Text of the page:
The University of Notre Dame ranks first in both the current Bowl Championship Series standings and the current NCAA Graduate Success Rate figures for football (released last month)—and that’s the first time in the history of the BCS and the GSR that any team has ranked atop both sets of standings.
“I took the Notre Dame job wanting to have an opportunity to play for a national championship and have high graduation rates,” says Notre Dame football coach Brian Kelly. “I think this year we are in a position to validate that, with the number-one rankings right now in football and graduation--that you can do both, and they don't have to be mutually exclusive in college football. I have not seen anything here in my time that will not allow us to continue to have the highest graduation rates and compete for national championships.”
This season’s double so far is similar to the 1988 season when Notre Dame finished 12-0 and won the national championship in football on a unanimous basis—and the Irish also won the Academic Achievement Award that year from the College Football Association with a perfect 100 percent graduation rate for the Irish football squad. Notre Dame also won the CFA award in 1982, 1983, 1984, 1991 and 2001 (it was first presented in 1981). The American Football Coaches Association took over presentation of the award beginning in 1997.
The NCAA began announcing graduation rates in 1992 based on federal graduation figures—with Notre Dame first ranking number one in football for the three combined entering classes for 1983-84-85.
The NCAA began issuing GSR numbers in 2005 based on a combined four years of entering classes for student-athletes. Notre Dame football ranked number one each of the last four years--in 2012 (97 rate for classes 2002 through 2005), 2011 (97 for 2001 through 2004), 2010 (96 for 2000 through 2003) and 2009 (96 for 1999 through 2002).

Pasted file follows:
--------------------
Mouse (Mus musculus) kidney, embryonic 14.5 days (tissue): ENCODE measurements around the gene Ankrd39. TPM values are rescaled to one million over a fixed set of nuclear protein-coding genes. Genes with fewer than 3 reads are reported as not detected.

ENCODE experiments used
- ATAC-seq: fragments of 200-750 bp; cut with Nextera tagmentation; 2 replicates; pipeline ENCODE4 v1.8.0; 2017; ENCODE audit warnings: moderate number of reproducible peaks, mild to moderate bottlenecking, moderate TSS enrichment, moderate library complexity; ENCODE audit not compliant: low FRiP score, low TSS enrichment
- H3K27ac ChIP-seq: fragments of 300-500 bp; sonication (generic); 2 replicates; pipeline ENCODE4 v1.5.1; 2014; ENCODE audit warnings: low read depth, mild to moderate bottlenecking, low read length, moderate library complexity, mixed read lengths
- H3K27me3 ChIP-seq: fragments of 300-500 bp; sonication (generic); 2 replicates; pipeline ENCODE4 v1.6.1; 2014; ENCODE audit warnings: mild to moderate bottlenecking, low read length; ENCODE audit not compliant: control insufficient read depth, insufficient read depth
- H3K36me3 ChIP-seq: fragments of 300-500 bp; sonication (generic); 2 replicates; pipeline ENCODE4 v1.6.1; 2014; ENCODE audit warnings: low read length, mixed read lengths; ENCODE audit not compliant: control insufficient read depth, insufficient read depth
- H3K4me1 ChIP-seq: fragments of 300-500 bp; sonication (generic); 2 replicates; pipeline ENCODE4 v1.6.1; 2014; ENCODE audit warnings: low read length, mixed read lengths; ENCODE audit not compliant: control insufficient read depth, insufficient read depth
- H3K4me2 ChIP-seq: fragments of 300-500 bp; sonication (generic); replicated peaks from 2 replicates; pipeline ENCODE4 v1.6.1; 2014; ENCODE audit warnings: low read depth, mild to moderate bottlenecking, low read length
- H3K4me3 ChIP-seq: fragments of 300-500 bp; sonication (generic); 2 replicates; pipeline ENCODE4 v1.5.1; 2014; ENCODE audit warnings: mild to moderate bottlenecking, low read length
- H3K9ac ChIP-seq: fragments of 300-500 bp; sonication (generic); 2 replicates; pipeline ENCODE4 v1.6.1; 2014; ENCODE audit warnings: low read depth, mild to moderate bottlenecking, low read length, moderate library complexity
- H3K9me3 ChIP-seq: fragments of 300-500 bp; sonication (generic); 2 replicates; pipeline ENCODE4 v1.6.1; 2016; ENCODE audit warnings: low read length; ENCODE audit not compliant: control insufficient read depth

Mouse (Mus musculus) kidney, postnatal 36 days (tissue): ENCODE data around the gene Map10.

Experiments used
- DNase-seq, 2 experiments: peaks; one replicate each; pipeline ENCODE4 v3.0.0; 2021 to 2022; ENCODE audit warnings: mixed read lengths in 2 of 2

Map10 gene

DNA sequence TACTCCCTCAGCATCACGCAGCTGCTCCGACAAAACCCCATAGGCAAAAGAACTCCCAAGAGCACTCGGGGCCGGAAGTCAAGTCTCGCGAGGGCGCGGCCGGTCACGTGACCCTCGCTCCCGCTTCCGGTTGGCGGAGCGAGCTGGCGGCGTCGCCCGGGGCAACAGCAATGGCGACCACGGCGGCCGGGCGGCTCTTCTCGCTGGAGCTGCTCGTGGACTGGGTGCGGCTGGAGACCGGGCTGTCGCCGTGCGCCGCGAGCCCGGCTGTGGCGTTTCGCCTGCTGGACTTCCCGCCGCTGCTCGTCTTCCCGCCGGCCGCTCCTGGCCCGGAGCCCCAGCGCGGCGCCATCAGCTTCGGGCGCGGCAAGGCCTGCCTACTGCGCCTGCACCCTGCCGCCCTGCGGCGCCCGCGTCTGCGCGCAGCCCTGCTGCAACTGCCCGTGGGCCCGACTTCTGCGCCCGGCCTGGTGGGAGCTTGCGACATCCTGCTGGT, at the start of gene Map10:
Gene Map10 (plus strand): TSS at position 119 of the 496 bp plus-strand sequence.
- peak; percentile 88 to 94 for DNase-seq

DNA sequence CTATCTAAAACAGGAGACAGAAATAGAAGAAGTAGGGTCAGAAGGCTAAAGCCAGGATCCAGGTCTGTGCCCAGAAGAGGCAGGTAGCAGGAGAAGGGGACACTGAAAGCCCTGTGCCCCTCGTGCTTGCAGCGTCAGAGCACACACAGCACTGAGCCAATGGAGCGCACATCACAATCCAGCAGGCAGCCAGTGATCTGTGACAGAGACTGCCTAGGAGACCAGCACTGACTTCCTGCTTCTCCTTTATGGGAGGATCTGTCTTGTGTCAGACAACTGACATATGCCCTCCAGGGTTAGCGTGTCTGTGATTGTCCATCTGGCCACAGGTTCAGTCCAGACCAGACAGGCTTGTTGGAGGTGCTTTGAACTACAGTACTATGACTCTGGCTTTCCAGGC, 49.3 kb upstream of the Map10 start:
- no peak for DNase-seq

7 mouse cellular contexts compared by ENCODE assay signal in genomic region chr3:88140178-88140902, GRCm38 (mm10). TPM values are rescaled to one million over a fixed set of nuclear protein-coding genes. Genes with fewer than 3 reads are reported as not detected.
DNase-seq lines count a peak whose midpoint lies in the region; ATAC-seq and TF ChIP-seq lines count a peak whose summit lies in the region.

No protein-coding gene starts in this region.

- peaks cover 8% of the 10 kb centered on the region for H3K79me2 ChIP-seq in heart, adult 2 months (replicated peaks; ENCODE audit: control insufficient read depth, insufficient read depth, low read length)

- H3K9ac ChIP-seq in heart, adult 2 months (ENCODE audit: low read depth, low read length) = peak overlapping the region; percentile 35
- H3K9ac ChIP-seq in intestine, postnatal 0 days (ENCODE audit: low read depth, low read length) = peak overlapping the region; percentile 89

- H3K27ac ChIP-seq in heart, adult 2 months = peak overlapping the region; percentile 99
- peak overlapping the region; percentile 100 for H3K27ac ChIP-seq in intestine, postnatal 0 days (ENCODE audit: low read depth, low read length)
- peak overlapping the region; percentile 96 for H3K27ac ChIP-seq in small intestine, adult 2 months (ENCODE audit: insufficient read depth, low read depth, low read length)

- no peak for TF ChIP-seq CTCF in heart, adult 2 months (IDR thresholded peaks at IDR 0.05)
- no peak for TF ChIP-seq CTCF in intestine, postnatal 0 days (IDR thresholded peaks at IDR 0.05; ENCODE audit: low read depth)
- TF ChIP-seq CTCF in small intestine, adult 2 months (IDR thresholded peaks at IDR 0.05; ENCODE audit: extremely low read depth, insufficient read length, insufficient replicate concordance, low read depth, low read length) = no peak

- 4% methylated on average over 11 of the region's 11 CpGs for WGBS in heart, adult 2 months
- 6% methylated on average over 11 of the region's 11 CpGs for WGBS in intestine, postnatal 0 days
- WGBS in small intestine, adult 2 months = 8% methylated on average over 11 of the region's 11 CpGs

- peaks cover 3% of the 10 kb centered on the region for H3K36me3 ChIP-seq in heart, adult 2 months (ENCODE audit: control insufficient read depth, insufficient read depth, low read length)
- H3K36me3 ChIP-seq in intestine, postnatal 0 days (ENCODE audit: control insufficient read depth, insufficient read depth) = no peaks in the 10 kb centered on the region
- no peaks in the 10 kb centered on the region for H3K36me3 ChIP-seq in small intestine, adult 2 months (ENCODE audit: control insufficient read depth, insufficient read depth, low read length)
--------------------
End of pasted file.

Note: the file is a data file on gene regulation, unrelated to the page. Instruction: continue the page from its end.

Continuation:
The University has football student-athlete records back to the 1962 entering class—and since then 98 percent of Notre Dame football players who entered on scholarship and remained enrolled for at least four years have received their degrees.
Notre Dame also has two current players already selected as 2012 first-team Academic All-District V selections by Capital One and CoSIDA (College Sports Information Director of America). Irish senior linebacker Manti Te’o (3.324 grade-point average as design major in College of Arts and Letters) and senior offensive guard Mike Golic Jr. (he graduated last May with a 3.429 GPA as a film, television and theatre major in the College of Arts and Letters—he’s currently in graduate studies) both currently are on the national Academic All-America ballot (the national team will be announced Dec. 6).
Notre Dame has produced 32 first-team Academic All-Americans, including two-time selections Tom Gatewood, Greg Marx, Joe Restic, Greg Dingens and Tim Ruddy and three-time honoree Joe Heap. In addition, Irish players have been second-team selections on 14 other occasions. Only Nebraska has produced more football Academic All-Americans among Football Bowl Subdivision institutions.
Notre Dame football also has produced:
-- 17 recipients of the National Football Foundation National Scholar-Athlete Award, including Te’o in 2012.
-- 17 recipients of NCAA Post-Graduate Scholarships, most recently tight end John Carlson in 2007.
From the football rating standpoint, this is the first time Notre Dame has ranked atop the BCS standings and the first time since Nov. 14, 1993, that the Irish have been number one in the Associated Press poll. Notre Dame has won 11 consensus national titles,including eight (1943, 1946, 1947, 1949, 1966, 1973, 1977, 1988) since the AP poll began in 1936 (Alabama also has won eight).
This week marks the 90th time in the history of the AP poll that Notre Dame has ranked number one (preseason polls not included). Only Oklahoma with 91 has been number one more often.